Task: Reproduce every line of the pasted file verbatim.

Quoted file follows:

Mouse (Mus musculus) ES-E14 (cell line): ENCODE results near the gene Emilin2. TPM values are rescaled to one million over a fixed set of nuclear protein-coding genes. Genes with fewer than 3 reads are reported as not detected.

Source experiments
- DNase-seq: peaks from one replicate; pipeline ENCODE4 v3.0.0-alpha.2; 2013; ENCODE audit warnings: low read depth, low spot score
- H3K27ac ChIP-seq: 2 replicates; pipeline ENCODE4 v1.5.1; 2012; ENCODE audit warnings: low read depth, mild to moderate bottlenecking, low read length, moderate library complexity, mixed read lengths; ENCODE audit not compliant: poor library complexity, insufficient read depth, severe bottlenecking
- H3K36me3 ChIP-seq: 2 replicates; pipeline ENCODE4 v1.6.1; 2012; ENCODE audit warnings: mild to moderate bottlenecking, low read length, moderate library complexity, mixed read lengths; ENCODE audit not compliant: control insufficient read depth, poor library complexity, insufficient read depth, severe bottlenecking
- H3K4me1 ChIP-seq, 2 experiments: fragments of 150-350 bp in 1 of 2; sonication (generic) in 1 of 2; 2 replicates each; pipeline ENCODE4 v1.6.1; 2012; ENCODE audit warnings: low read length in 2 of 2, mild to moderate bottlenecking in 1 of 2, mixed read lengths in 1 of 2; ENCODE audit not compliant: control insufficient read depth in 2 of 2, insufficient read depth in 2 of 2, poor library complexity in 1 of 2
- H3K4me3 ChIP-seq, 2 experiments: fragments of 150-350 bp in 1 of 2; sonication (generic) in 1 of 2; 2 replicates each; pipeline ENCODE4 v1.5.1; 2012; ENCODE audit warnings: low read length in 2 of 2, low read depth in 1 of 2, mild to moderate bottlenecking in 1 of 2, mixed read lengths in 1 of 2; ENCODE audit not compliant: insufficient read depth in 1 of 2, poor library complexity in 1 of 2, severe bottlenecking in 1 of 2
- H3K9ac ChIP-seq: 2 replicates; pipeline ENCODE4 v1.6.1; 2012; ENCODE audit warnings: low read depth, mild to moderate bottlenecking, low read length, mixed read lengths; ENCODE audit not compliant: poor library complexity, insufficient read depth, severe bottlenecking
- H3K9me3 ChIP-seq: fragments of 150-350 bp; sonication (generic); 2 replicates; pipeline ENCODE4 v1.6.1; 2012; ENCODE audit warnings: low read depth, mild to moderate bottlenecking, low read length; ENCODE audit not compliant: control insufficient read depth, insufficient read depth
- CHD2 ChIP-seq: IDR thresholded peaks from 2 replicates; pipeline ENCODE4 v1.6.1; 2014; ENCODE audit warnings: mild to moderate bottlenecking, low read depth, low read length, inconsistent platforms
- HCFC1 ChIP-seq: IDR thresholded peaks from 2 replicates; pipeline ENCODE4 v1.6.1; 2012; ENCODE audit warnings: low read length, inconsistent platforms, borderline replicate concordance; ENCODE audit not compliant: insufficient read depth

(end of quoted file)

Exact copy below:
Mouse (Mus musculus) ES-E14 (cell line): ENCODE results near the gene Emilin2. TPM values are rescaled to one million over a fixed set of nuclear protein-coding genes. Genes with fewer than 3 reads are reported as not detected.

Source experiments
- DNase-seq: peaks from one replicate; pipeline ENCODE4 v3.0.0-alpha.2; 2013; ENCODE audit warnings: low read depth, low spot score
- H3K27ac ChIP-seq: 2 replicates; pipeline ENCODE4 v1.5.1; 2012; ENCODE audit warnings: low read depth, mild to moderate bottlenecking, low read length, moderate library complexity, mixed read lengths; ENCODE audit not compliant: poor library complexity, insufficient read depth, severe bottlenecking
- H3K36me3 ChIP-seq: 2 replicates; pipeline ENCODE4 v1.6.1; 2012; ENCODE audit warnings: mild to moderate bottlenecking, low read length, moderate library complexity, mixed read lengths; ENCODE audit not compliant: control insufficient read depth, poor library complexity, insufficient read depth, severe bottlenecking
- H3K4me1 ChIP-seq, 2 experiments: fragments of 150-350 bp in 1 of 2; sonication (generic) in 1 of 2; 2 replicates each; pipeline ENCODE4 v1.6.1; 2012; ENCODE audit warnings: low read length in 2 of 2, mild to moderate bottlenecking in 1 of 2, mixed read lengths in 1 of 2; ENCODE audit not compliant: control insufficient read depth in 2 of 2, insufficient read depth in 2 of 2, poor library complexity in 1 of 2
- H3K4me3 ChIP-seq, 2 experiments: fragments of 150-350 bp in 1 of 2; sonication (generic) in 1 of 2; 2 replicates each; pipeline ENCODE4 v1.5.1; 2012; ENCODE audit warnings: low read length in 2 of 2, low read depth in 1 of 2, mild to moderate bottlenecking in 1 of 2, mixed read lengths in 1 of 2; ENCODE audit not compliant: insufficient read depth in 1 of 2, poor library complexity in 1 of 2, severe bottlenecking in 1 of 2
- H3K9ac ChIP-seq: 2 replicates; pipeline ENCODE4 v1.6.1; 2012; ENCODE audit warnings: low read depth, mild to moderate bottlenecking, low read length, mixed read lengths; ENCODE audit not compliant: poor library complexity, insufficient read depth, severe bottlenecking
- H3K9me3 ChIP-seq: fragments of 150-350 bp; sonication (generic); 2 replicates; pipeline ENCODE4 v1.6.1; 2012; ENCODE audit warnings: low read depth, mild to moderate bottlenecking, low read length; ENCODE audit not compliant: control insufficient read depth, insufficient read depth
- CHD2 ChIP-seq: IDR thresholded peaks from 2 replicates; pipeline ENCODE4 v1.6.1; 2014; ENCODE audit warnings: mild to moderate bottlenecking, low read depth, low read length, inconsistent platforms
- HCFC1 ChIP-seq: IDR thresholded peaks from 2 replicates; pipeline ENCODE4 v1.6.1; 2012; ENCODE audit warnings: low read length, inconsistent platforms, borderline replicate concordance; ENCODE audit not compliant: insufficient read depth